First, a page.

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pulsar 0.9.0

Event driven concurrent framework for Python

Latest Version: 2.0.2

Event driven concurrent framework for python. With pulsar you can write asynchronous servers performing one or several activities in different threads and/or processes.

Master CI:
Dev CI:
Mailing list:google user group
Platforms:Linux, OSX, Windows. Python 2.7, 3.3, 3.4 and pypy
Keywords:client, server, asynchronous, concurrency, actor, thread, process, socket, task queue, wsgi, websocket, redis, json-rpc

An example of a web server written with pulsar which responds with “Hello World!” for every request:

from pulsar.apps import wsgi

def hello(environ, start_response):
    data = b'Hello World!\n'
    response_headers = [
        ('Content-Length', str(len(data)))
    start_response('200 OK', response_headers)
    return [data]

if __name__ == '__main__':

Pulsar’s goal is to provide an easy way to build scalable network programs. In the Hello world! web server example above, many client connections can be handled concurrently. Pulsar tells the operating system (through epoll or select) that it should be notified when a new connection is made, and then it goes to sleep.

Pulsar uses the multiprocessing module from the standard python library and it can be configured to run in multi-processing mode, multi-threading mode or a combination of the two.


Pulsar requires and install the following packages:

Install via pip:

pip install pulsar

or downloading the tarball from pypi.

If cython is available, c extensions will be compiled and installed.


Pulsar design allows for a host of different asynchronous applications to be implemented in an elegant and efficient way. Out of the box it is shipped with the the following:

  • Socket servers
  • WSGI server
  • Web Sockets
  • Task queue
  • Shell
  • Test suite
  • Data stores
  • django integration


Check out the examples directory for various working applications. It includes:

  • Hello world! wsgi example
  • An Httpbin wsgi application
  • An HTTP Proxy server
  • A JSON-RPC Calculator server
  • A taskqueue application with a JSON-RPC interface
  • Websocket random graph.
  • Websocket chat room.
  • django web site with a websocket based chat room.
  • A web mail application which uses twisted IMAP4 API.
  • The dining philosophers problem.
  • Asynchronous shell.


Pulsar internals are based on actors primitive. Actors are the atoms of pulsar’s concurrent computation, they do not share state between them, communication is achieved via asynchronous inter-process message passing, implemented using the standard python socket library.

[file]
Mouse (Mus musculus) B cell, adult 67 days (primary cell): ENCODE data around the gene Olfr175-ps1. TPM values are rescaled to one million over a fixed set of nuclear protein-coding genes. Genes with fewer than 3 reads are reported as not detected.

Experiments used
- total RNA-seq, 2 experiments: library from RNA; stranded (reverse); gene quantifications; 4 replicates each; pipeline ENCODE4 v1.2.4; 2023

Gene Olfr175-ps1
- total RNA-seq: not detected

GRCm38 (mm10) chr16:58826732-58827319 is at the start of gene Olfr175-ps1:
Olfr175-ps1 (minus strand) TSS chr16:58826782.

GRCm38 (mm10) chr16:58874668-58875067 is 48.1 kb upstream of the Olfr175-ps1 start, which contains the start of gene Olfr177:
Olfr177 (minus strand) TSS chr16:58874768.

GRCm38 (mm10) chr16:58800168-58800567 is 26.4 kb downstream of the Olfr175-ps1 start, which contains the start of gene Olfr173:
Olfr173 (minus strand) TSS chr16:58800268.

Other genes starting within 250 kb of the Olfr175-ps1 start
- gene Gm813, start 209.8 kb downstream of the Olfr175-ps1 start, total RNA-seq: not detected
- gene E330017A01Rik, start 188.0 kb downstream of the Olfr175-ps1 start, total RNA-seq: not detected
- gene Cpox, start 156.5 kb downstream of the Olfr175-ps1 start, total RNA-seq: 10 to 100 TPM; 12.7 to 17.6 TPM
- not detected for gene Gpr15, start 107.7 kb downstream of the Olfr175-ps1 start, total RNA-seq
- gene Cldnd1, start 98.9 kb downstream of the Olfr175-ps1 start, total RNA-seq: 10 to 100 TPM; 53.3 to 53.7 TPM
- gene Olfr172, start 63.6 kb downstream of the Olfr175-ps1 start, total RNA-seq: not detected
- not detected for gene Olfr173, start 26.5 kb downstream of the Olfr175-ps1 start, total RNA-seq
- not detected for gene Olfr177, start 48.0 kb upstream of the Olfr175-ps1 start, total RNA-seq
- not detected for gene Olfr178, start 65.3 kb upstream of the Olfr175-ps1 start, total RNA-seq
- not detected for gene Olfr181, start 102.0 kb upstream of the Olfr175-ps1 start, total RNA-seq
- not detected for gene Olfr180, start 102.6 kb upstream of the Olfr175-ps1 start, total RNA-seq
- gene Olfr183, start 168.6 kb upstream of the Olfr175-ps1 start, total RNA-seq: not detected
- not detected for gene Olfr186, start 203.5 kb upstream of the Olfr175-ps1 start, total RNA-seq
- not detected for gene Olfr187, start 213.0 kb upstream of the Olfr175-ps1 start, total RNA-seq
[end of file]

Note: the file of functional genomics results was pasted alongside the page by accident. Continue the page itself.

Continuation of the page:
Two special classes of actors are the Arbiter, used as a singleton, and the Monitor, a manager of several actors performing similar functions. The Arbiter runs the main eventloop and it controls the life of all actors. Monitors manage group of actors performing similar functions, You can think of them as a pool of actors.

More information about design and philosophy in the documentation.


Pulsar checks if some additional libraries are available at runtime, and uses them to add additional functionalities or improve performance:

  • setproctitle: if installed, pulsar can use it to change the processes names of the running application.
  • psutil: if installed, a system key is available in the dictionary returned by Actor info method.
  • ujson: if installed it is used instead of the native json module.
  • django: required by the pulsar.apps.pulse application.

Running Tests

Pulsar test suite uses the pulsar test application. If not running on python 3.4 or above the mock is needed. To run tests:


For options and help type:

python -h

pep8 check (requires pep8 package):

python --pep8 pulsar


Pulsar project started as a fork of gunicorn and since version 0.5 has been implemented on top of asyncio (tulip and PEP-3156). Pulsar uses several snippet of code from around the open-source community, in particular:

  • A python HTTP Parser originally written by benoitc.
  • A url Rule class originally from werkzeug.


Development of pulsar happens at Github. We very much welcome your contribution of course. To do so, simply follow these guidelines:

A good pull request should:

  • Cover one bug fix or new feature only

  • Include tests to cover the new code (inside the tests directory)

  • Preferably have one commit only (you can use rebase to combine several commits into one)

  • Make sure pep8 tests pass:

    python --pep8 pulsar examples tests


This software is licensed under the BSD 3-clause License. See the LICENSE file in the top distribution directory for the full license text.

File Type Py Version Uploaded on Size
pulsar-0.9.0.tar.gz (md5) Source 2014-08-04 686KB